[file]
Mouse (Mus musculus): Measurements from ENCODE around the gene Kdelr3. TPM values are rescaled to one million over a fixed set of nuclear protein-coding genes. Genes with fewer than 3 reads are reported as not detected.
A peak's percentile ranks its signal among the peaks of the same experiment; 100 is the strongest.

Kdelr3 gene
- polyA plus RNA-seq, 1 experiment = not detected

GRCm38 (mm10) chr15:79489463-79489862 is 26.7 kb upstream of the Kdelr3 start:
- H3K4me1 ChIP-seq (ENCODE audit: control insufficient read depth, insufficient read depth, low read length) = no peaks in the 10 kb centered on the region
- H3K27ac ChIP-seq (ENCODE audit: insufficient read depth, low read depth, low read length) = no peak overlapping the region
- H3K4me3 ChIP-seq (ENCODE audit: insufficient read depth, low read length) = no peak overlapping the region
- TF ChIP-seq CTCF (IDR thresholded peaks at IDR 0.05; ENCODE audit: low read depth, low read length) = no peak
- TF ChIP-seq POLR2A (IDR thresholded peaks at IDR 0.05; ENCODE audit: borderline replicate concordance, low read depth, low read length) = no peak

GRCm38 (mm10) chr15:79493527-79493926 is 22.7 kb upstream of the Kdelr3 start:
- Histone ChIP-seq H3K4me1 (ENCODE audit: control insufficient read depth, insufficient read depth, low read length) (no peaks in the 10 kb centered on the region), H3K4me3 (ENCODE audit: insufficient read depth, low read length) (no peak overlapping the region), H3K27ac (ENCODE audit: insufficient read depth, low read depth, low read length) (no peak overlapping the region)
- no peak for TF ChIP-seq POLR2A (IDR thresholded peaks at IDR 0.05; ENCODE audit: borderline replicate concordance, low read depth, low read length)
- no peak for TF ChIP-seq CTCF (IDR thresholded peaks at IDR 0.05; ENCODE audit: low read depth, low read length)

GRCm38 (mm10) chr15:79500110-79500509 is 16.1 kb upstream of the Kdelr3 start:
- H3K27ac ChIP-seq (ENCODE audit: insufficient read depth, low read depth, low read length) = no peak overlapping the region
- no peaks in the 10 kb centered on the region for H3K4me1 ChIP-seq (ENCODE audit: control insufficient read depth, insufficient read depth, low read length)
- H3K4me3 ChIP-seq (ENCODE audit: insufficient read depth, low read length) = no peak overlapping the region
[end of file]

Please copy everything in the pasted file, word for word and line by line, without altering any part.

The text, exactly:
Mouse (Mus musculus): Measurements from ENCODE around the gene Kdelr3. TPM values are rescaled to one million over a fixed set of nuclear protein-coding genes. Genes with fewer than 3 reads are reported as not detected.
A peak's percentile ranks its signal among the peaks of the same experiment; 100 is the strongest.

Kdelr3 gene
- polyA plus RNA-seq, 1 experiment = not detected

GRCm38 (mm10) chr15:79489463-79489862 is 26.7 kb upstream of the Kdelr3 start:
- H3K4me1 ChIP-seq (ENCODE audit: control insufficient read depth, insufficient read depth, low read length) = no peaks in the 10 kb centered on the region
- H3K27ac ChIP-seq (ENCODE audit: insufficient read depth, low read depth, low read length) = no peak overlapping the region
- H3K4me3 ChIP-seq (ENCODE audit: insufficient read depth, low read length) = no peak overlapping the region
- TF ChIP-seq CTCF (IDR thresholded peaks at IDR 0.05; ENCODE audit: low read depth, low read length) = no peak
- TF ChIP-seq POLR2A (IDR thresholded peaks at IDR 0.05; ENCODE audit: borderline replicate concordance, low read depth, low read length) = no peak

GRCm38 (mm10) chr15:79493527-79493926 is 22.7 kb upstream of the Kdelr3 start:
- Histone ChIP-seq H3K4me1 (ENCODE audit: control insufficient read depth, insufficient read depth, low read length) (no peaks in the 10 kb centered on the region), H3K4me3 (ENCODE audit: insufficient read depth, low read length) (no peak overlapping the region), H3K27ac (ENCODE audit: insufficient read depth, low read depth, low read length) (no peak overlapping the region)
- no peak for TF ChIP-seq POLR2A (IDR thresholded peaks at IDR 0.05; ENCODE audit: borderline replicate concordance, low read depth, low read length)
- no peak for TF ChIP-seq CTCF (IDR thresholded peaks at IDR 0.05; ENCODE audit: low read depth, low read length)

GRCm38 (mm10) chr15:79500110-79500509 is 16.1 kb upstream of the Kdelr3 start:
- H3K27ac ChIP-seq (ENCODE audit: insufficient read depth, low read depth, low read length) = no peak overlapping the region
- no peaks in the 10 kb centered on the region for H3K4me1 ChIP-seq (ENCODE audit: control insufficient read depth, insufficient read depth, low read length)
- H3K4me3 ChIP-seq (ENCODE audit: insufficient read depth, low read length) = no peak overlapping the region